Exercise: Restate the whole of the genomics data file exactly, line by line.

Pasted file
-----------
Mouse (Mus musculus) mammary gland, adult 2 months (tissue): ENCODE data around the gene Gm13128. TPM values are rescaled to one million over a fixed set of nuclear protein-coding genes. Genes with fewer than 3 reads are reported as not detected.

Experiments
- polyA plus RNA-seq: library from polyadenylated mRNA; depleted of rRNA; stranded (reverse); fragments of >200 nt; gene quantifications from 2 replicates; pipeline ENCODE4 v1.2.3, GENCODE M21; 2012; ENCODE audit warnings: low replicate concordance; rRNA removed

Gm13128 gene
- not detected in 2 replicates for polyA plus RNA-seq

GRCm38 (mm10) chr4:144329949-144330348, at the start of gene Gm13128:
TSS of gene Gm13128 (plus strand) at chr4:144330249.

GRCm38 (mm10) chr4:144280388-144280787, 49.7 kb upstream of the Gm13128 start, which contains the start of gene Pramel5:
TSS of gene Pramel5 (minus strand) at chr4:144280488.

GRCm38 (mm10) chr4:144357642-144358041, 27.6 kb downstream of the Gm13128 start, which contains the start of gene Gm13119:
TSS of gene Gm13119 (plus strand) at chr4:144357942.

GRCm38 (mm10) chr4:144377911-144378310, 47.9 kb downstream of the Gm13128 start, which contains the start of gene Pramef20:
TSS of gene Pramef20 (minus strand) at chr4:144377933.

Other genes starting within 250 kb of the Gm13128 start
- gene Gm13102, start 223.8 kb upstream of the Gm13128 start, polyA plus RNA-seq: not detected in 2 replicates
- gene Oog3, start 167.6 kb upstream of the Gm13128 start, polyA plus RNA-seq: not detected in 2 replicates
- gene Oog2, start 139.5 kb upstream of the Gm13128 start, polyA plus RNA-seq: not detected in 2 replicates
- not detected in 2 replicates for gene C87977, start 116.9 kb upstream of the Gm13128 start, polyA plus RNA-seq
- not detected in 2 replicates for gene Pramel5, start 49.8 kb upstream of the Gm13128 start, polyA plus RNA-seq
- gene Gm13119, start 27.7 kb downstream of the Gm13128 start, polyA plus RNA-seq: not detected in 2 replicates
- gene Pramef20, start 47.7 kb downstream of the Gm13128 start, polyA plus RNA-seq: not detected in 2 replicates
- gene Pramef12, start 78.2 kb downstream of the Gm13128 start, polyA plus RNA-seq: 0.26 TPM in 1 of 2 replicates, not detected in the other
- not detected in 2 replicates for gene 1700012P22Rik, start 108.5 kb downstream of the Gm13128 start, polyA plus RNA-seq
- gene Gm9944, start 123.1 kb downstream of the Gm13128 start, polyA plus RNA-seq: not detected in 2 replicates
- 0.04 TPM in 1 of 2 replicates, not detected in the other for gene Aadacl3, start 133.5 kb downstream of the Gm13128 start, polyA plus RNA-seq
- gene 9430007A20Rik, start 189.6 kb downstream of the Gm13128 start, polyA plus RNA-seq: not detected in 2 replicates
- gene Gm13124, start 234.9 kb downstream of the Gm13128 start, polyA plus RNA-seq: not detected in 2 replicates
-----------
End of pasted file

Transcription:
Mouse (Mus musculus) mammary gland, adult 2 months (tissue): ENCODE data around the gene Gm13128. TPM values are rescaled to one million over a fixed set of nuclear protein-coding genes. Genes with fewer than 3 reads are reported as not detected.

Experiments
- polyA plus RNA-seq: library from polyadenylated mRNA; depleted of rRNA; stranded (reverse); fragments of >200 nt; gene quantifications from 2 replicates; pipeline ENCODE4 v1.2.3, GENCODE M21; 2012; ENCODE audit warnings: low replicate concordance; rRNA removed

Gm13128 gene
- not detected in 2 replicates for polyA plus RNA-seq

GRCm38 (mm10) chr4:144329949-144330348, at the start of gene Gm13128:
TSS of gene Gm13128 (plus strand) at chr4:144330249.

GRCm38 (mm10) chr4:144280388-144280787, 49.7 kb upstream of the Gm13128 start, which contains the start of gene Pramel5:
TSS of gene Pramel5 (minus strand) at chr4:144280488.

GRCm38 (mm10) chr4:144357642-144358041, 27.6 kb downstream of the Gm13128 start, which contains the start of gene Gm13119:
TSS of gene Gm13119 (plus strand) at chr4:144357942.

GRCm38 (mm10) chr4:144377911-144378310, 47.9 kb downstream of the Gm13128 start, which contains the start of gene Pramef20:
TSS of gene Pramef20 (minus strand) at chr4:144377933.

Other genes starting within 250 kb of the Gm13128 start
- gene Gm13102, start 223.8 kb upstream of the Gm13128 start, polyA plus RNA-seq: not detected in 2 replicates
- gene Oog3, start 167.6 kb upstream of the Gm13128 start, polyA plus RNA-seq: not detected in 2 replicates
- gene Oog2, start 139.5 kb upstream of the Gm13128 start, polyA plus RNA-seq: not detected in 2 replicates
- not detected in 2 replicates for gene C87977, start 116.9 kb upstream of the Gm13128 start, polyA plus RNA-seq
- not detected in 2 replicates for gene Pramel5, start 49.8 kb upstream of the Gm13128 start, polyA plus RNA-seq
- gene Gm13119, start 27.7 kb downstream of the Gm13128 start, polyA plus RNA-seq: not detected in 2 replicates
- gene Pramef20, start 47.7 kb downstream of the Gm13128 start, polyA plus RNA-seq: not detected in 2 replicates
- gene Pramef12, start 78.2 kb downstream of the Gm13128 start, polyA plus RNA-seq: 0.26 TPM in 1 of 2 replicates, not detected in the other
- not detected in 2 replicates for gene 1700012P22Rik, start 108.5 kb downstream of the Gm13128 start, polyA plus RNA-seq
- gene Gm9944, start 123.1 kb downstream of the Gm13128 start, polyA plus RNA-seq: not detected in 2 replicates
- 0.04 TPM in 1 of 2 replicates, not detected in the other for gene Aadacl3, start 133.5 kb downstream of the Gm13128 start, polyA plus RNA-seq
- gene 9430007A20Rik, start 189.6 kb downstream of the Gm13128 start, polyA plus RNA-seq: not detected in 2 replicates
- gene Gm13124, start 234.9 kb downstream of the Gm13128 start, polyA plus RNA-seq: not detected in 2 replicates